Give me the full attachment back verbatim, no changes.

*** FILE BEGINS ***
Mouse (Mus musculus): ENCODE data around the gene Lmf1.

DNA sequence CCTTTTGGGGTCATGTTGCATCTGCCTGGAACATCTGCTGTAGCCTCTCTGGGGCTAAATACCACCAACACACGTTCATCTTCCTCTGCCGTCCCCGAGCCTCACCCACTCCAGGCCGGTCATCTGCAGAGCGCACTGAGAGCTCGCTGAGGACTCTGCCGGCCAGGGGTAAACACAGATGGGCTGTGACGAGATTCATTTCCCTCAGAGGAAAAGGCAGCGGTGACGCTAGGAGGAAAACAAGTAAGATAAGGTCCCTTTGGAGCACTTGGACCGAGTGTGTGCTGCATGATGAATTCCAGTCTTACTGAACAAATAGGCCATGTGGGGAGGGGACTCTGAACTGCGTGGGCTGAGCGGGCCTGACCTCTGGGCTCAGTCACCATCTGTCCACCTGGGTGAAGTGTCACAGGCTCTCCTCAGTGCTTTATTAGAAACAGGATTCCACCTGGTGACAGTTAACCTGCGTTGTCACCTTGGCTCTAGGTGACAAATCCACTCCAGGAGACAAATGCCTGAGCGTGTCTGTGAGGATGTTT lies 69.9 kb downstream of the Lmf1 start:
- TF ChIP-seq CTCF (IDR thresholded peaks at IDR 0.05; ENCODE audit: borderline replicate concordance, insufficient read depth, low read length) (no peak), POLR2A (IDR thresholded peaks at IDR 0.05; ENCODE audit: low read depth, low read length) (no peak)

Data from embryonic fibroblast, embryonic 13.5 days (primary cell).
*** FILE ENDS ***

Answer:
Mouse (Mus musculus): ENCODE data around the gene Lmf1.

DNA sequence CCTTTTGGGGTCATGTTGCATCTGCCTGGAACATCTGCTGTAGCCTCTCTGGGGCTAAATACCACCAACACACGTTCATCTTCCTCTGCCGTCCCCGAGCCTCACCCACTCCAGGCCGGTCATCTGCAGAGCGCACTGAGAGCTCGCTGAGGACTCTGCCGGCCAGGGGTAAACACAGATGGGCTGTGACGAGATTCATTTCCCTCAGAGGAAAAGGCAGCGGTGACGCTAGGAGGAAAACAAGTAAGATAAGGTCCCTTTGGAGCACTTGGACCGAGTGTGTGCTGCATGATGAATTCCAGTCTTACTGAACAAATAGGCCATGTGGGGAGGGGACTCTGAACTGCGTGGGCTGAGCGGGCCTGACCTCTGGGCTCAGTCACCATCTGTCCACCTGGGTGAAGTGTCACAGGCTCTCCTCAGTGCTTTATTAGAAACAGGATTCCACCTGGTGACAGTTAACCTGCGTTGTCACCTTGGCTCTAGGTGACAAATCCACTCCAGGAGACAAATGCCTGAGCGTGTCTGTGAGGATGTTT lies 69.9 kb downstream of the Lmf1 start:
- TF ChIP-seq CTCF (IDR thresholded peaks at IDR 0.05; ENCODE audit: borderline replicate concordance, insufficient read depth, low read length) (no peak), POLR2A (IDR thresholded peaks at IDR 0.05; ENCODE audit: low read depth, low read length) (no peak)

Data from embryonic fibroblast, embryonic 13.5 days (primary cell).